Table of contents
- How to Grow Sweet Potatoes Australia
- Growing Sweet potatoes in Queensland
- Sweet Potato Growing Tips in Pots
- Eating Sweet Potato
How to Grow Sweet Potatoes Australia
Sweet potato growing tips make growing this starchy, sweet-tasting, tuber easy. It is already one of the easiest vegetables to grow in the tropics. Sweet potato (Ipomoea batatas) belongs to the bindweed or morning glory family of plant.
Cultivars of the sweet potato have been bred to bear tubers with flesh and skin of various colours. However, darker coloured sweet potatoes are referred to as ‘yams’ in much of North America.
Growing Sweet potatoes in Queensland
Location and Soil
Sweet potato grows unbelievably well in the tropics. If the paw paw is our pick for the ‘easy to grow fruit’ in the tropics, then the sweet potato is the ‘easy to grow vegetable’. Once planted it is almost unstoppable!
One of our key sweet potato growing tips is to use crumbly loose soil that has organic material in it. This is by far the best home for this tropical vegetable. In contrast, boggy water-logged soil should be avoided, as any tubers that grow there could rot.
Propagation – Sweet Potato Growing Tips
Time needed: 4 minutes
How to grow sweet potatoes from vine.
Select a location for your sweet potato. Make sure you have enough space for a sprawling vine. Make sure the area is in full sun and drains well.
Place all your cuttings and existing vine where you want to grow your new crop.
Cover the vine with a thin layer of compost and/or well rotted manure. If you only have dirt to cover it, you can add some blood and bone to give it a kick start.
- Water and Wait
Water if it is dry or let a tropical downpour do it for you. New shoots will emerge from the soil after a few days.
After 5 – 6 months, you should be able to dig up your sweet potato tubers.
You can buy a tuber from the shop and plant it in your garden. All being well it should grow into a healthy vine.
Sweet Potato Growing Tips in Pots
Sweet potato is more easy to grow direct in the ground than many other vegetables. However, we still recommend growing in pots or containers. Pots drain well and allow you to better control your growing medium.
Fertilising Sweet Potato
When using a good growing medium, I find that you don’t need much fertiliser. So after harvesting, I simply gather the old vine and place it in the chosen location and cover it with sheep manure. Likewise, you could loosely cover the old vine with soil and sprinkle some blood and bone on the top and water in.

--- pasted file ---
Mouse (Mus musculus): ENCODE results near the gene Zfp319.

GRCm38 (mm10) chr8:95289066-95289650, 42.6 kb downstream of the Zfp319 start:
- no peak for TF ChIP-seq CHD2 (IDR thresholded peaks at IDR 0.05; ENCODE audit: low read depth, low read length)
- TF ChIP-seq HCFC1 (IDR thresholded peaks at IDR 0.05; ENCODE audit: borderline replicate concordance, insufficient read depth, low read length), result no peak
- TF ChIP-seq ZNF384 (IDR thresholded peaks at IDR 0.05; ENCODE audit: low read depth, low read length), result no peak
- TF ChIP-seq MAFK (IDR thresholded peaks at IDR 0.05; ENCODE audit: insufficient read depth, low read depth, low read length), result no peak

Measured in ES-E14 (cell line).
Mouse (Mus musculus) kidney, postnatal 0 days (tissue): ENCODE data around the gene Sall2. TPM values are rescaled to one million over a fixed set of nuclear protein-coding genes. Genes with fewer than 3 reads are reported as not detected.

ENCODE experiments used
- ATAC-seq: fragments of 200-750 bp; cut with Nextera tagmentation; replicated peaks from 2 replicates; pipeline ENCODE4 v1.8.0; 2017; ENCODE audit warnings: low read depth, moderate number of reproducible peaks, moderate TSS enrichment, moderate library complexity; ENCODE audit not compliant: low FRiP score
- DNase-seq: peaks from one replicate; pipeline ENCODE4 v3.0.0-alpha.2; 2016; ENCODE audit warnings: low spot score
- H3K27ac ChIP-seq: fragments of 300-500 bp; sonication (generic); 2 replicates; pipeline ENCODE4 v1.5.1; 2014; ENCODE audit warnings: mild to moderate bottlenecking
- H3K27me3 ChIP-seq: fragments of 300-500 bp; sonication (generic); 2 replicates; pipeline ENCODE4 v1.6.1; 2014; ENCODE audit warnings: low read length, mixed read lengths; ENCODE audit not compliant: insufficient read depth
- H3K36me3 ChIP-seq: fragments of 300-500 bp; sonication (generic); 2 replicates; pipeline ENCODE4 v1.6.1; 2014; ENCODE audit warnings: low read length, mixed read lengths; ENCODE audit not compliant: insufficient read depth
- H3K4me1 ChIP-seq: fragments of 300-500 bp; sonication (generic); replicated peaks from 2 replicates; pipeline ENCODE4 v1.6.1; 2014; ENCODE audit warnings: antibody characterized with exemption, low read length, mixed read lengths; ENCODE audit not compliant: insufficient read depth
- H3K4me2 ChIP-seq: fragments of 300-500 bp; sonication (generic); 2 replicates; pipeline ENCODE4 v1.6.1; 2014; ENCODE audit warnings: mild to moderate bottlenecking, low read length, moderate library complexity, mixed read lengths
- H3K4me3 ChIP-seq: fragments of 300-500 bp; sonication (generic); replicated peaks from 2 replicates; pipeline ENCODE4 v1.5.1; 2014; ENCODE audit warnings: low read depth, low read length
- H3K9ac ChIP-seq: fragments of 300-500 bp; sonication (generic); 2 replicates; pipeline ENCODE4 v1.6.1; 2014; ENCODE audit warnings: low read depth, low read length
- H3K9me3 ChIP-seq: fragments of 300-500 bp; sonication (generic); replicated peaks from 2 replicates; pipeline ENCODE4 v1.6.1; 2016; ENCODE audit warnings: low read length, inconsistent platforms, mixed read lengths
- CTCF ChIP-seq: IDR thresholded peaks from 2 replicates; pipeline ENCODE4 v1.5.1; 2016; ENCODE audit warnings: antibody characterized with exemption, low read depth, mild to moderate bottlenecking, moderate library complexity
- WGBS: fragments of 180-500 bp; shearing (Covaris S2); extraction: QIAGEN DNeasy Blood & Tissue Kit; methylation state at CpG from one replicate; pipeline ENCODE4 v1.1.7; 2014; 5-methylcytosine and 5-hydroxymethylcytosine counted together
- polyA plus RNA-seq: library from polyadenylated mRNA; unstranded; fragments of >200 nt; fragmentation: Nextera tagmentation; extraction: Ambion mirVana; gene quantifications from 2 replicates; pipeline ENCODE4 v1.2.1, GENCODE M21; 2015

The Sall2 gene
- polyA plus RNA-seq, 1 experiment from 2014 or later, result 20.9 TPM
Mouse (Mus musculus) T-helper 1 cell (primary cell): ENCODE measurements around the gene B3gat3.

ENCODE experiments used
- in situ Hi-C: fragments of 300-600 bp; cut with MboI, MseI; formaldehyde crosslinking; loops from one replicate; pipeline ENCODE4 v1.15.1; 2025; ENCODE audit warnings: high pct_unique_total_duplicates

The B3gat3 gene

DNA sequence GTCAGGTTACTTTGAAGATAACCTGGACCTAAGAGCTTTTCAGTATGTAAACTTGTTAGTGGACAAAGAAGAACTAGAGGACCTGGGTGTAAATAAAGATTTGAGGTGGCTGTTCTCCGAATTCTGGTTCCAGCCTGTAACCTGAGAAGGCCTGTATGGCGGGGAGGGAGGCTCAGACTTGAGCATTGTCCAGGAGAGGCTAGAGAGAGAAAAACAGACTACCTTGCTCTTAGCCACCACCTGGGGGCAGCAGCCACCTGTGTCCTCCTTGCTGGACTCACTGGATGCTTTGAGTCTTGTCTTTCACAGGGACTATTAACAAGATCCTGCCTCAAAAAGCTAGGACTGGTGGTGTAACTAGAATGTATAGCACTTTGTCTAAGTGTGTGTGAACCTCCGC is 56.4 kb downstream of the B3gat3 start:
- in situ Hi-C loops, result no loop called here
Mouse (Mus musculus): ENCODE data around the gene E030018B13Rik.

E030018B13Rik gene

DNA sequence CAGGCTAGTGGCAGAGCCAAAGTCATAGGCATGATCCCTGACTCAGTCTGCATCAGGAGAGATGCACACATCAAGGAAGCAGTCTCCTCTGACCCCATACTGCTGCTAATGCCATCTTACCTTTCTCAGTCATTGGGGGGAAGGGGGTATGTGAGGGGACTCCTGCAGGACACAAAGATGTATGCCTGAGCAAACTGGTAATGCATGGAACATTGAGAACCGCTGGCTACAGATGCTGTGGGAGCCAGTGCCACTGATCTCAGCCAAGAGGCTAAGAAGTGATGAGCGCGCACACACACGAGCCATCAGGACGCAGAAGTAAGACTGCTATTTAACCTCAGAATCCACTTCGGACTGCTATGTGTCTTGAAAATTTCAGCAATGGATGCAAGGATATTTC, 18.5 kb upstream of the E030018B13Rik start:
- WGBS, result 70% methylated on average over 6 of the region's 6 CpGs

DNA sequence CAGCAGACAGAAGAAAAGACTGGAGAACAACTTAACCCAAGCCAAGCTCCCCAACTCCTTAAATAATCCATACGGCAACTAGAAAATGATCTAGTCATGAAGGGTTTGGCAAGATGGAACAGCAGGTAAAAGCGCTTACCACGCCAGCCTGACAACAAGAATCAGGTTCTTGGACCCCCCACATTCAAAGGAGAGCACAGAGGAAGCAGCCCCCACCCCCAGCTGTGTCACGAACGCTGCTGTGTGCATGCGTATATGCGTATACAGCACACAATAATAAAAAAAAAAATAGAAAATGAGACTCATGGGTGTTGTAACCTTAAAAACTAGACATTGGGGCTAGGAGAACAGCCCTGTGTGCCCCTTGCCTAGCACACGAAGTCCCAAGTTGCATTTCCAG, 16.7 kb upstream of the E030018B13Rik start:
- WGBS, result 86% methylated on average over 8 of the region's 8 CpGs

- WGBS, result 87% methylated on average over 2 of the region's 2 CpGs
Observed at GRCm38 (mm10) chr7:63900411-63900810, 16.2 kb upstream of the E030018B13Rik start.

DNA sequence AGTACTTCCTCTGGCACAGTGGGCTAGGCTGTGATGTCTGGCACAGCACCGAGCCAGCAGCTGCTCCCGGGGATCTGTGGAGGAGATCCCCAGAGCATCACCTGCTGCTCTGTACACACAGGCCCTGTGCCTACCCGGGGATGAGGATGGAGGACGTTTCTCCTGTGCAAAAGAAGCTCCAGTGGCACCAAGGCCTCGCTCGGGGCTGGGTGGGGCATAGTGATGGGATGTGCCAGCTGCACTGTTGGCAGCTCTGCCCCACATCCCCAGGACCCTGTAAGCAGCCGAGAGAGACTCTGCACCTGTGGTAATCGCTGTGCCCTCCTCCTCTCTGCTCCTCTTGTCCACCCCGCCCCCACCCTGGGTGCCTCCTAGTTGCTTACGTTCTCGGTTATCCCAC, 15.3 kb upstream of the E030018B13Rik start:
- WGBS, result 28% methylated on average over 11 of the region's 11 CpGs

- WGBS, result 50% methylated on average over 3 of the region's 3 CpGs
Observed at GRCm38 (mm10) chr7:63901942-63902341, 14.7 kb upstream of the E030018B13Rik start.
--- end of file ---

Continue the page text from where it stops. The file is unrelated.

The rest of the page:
That should be all the fertilising that is needed until the next harvest time in 5 to 6 months.
Once they are established, sweet potatoes do not need a lot of water to survive. However, it is best to keep the planted area moist with one inch of water once a week. One should not water in the last three weeks before harvesting. Stopping water helps to prevent the tubers from splitting.
Sweet Potato Growing Tips for Pests and Disease
Many pests can reduce the quality and yield of your crop. However, soil insect pests that damage the roots directly are the most troublesome pests.
Foliage feeding insects can harm the plants indirectly, but usually only at very high numbers. Personally, I am happy to share my leaves with a few bugs, as there is always more than enough foliage for both of us.
Sweet Potato Weevil
The biggest enemy of growers is the sweet potato weevil. The adult weevil attacks both the vines and the tubers. Consequently, this weevil is a great cause of crop loss in developing countries.
Sweet Potato Root Knot Nematode
The sweet potato root knot nematode is the major nematode pest in the tropics. Consequently, this pest attacks fibres and roots, allowing other pathogens to penetrate the plant through the wounds.
Whiteflies are common pests of many plants. However, the species, Bemisia tabaci, is a particularly serious pest of sweet potato.
White oil sprays can bring the whiteflies under control. You must spray the underside of leaves and buds, because this is where the whiteflies congregate. Also remember it is best to spray after 5pm to reduce the chance of leaves getting sunburnt.
- White oil:
- 3 tablespoons (1/3 cup) cooking oil in 4 litres water.
- ½ teaspoon detergent soap.
- Shake well and use.
Another organic spray you can use is Neem oil. Made from the fruit and seeds of the Neem tree, it is a great organic way to keep pests at bay.
Eating Sweet Potato
The young leaves can be plucked from the vine and eaten as greens. Indeed they are a great addition to a home-made salad.
Once, you have scrubbed clean your tubers they can be eaten with or without the skin. You can eat the tubers steamed, mashed or roasted or indeed in stews or salads. As a consequence you can find many recipes online.
It’s rich in the antioxidant beta carotene, which is effective in raising blood levels of vitamin A, particularly in children.
You should avoid foods that contain high amounts of added salt. Instead, consume more potassium-rich foods to maintain a healthy cardiovascular system. Indeed, sweet potato is a good source of potassium and can assist in reducing blood pressure.
Antioxidants such as beta-carotene can help prevent cellular damage caused by free radicals. Indeed if levels of free radicals in the body get too high, cellular damage can occur, which increases the risk of some conditions.
Sweet potatoes contain fibre that is essential to gut health and in helping to prevent constipation. This can also reduce chances of colorectal cancers.
In conclusion, this healthy and easy to grow vegetable is a great addition to any tropical garden.
Other Tropical Vegetables
- Malabar Spinach
- Pak Choi
- Perpetual Spinach
- Pumpkin Growing
- Snake Beans